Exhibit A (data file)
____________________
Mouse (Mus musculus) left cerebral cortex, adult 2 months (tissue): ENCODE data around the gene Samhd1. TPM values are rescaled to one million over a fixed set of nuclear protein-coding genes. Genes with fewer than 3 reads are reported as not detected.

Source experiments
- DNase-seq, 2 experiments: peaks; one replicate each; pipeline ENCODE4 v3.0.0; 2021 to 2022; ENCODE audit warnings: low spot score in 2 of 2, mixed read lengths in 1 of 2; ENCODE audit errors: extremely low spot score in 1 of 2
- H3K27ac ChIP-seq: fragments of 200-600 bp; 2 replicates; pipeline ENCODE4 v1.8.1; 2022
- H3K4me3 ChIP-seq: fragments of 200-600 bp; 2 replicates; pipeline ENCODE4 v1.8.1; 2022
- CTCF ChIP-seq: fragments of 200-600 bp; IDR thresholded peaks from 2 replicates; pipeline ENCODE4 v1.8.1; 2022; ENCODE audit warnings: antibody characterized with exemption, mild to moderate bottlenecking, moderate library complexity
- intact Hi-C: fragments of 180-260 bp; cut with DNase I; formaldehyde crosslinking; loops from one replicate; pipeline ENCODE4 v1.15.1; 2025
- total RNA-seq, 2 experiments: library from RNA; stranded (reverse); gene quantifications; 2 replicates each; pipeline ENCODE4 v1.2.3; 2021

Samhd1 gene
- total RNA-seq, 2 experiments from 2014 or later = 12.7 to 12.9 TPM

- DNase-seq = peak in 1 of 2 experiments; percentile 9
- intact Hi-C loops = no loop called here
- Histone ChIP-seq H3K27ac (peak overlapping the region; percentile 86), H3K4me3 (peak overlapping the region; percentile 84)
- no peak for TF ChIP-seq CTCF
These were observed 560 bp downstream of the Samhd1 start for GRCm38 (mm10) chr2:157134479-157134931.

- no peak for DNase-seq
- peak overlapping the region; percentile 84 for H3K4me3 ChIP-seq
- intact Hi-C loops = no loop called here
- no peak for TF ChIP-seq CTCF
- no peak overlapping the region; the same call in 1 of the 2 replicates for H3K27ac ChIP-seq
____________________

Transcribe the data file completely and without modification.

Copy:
Mouse (Mus musculus) left cerebral cortex, adult 2 months (tissue): ENCODE data around the gene Samhd1. TPM values are rescaled to one million over a fixed set of nuclear protein-coding genes. Genes with fewer than 3 reads are reported as not detected.

Source experiments
- DNase-seq, 2 experiments: peaks; one replicate each; pipeline ENCODE4 v3.0.0; 2021 to 2022; ENCODE audit warnings: low spot score in 2 of 2, mixed read lengths in 1 of 2; ENCODE audit errors: extremely low spot score in 1 of 2
- H3K27ac ChIP-seq: fragments of 200-600 bp; 2 replicates; pipeline ENCODE4 v1.8.1; 2022
- H3K4me3 ChIP-seq: fragments of 200-600 bp; 2 replicates; pipeline ENCODE4 v1.8.1; 2022
- CTCF ChIP-seq: fragments of 200-600 bp; IDR thresholded peaks from 2 replicates; pipeline ENCODE4 v1.8.1; 2022; ENCODE audit warnings: antibody characterized with exemption, mild to moderate bottlenecking, moderate library complexity
- intact Hi-C: fragments of 180-260 bp; cut with DNase I; formaldehyde crosslinking; loops from one replicate; pipeline ENCODE4 v1.15.1; 2025
- total RNA-seq, 2 experiments: library from RNA; stranded (reverse); gene quantifications; 2 replicates each; pipeline ENCODE4 v1.2.3; 2021

Samhd1 gene
- total RNA-seq, 2 experiments from 2014 or later = 12.7 to 12.9 TPM

- DNase-seq = peak in 1 of 2 experiments; percentile 9
- intact Hi-C loops = no loop called here
- Histone ChIP-seq H3K27ac (peak overlapping the region; percentile 86), H3K4me3 (peak overlapping the region; percentile 84)
- no peak for TF ChIP-seq CTCF
These were observed 560 bp downstream of the Samhd1 start for GRCm38 (mm10) chr2:157134479-157134931.

- no peak for DNase-seq
- peak overlapping the region; percentile 84 for H3K4me3 ChIP-seq
- intact Hi-C loops = no loop called here
- no peak for TF ChIP-seq CTCF
- no peak overlapping the region; the same call in 1 of the 2 replicates for H3K27ac ChIP-seq